You could figure it out by simply typing squeezelite -L or  amixer in a terminal if you're logged in via ssh.

To enable the external pro-audio volume control  feature you'd have to enable it under Squeezelite Settings / Various Options . 

To stick with above a DAC that offers external volume control like the Allo Boss you'd have to add 

-V Digital -X

To the options field.

Another nice side-effect - beside having a 1click=1dB scale - when running an external VC is that there's basically no change done to the audio stream before the stream hits the DAC HW. The internal volume control simply gets bypassed. 
Using such a feature would be mandatory if you'd like to play a DoP file and intend to use a software based volume control. The ESS Sabre ES9038 family would supports this feature.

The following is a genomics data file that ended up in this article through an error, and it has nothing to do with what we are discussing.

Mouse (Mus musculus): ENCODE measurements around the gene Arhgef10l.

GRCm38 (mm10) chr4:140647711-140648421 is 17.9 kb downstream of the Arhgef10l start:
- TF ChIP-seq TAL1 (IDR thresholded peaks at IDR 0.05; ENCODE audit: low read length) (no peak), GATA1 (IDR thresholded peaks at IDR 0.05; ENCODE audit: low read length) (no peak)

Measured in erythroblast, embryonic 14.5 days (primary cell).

Keep in mind though. The implementation quality of external controls can differ. As an example I'd like to mention the Khadas Toneboard. Even though it is offering external volume control via USB, accessible through the USB audio driver, it's not the excellent volume control that's being offered by the ESS Sabre 9038DAC chip itself. It's a simple MCU onboard implementation. Therefore DoP volume control doesn't work on the KTB. And that's why I am not using it. Towards my Toneboard I'm using my own linear internal volume control feature of squeezelite and skip DoP.

3. CPU Affinity Output Thread 

The CPU affinity setting option -A allows attaching the Alsa output thread to a dedicated single CPU.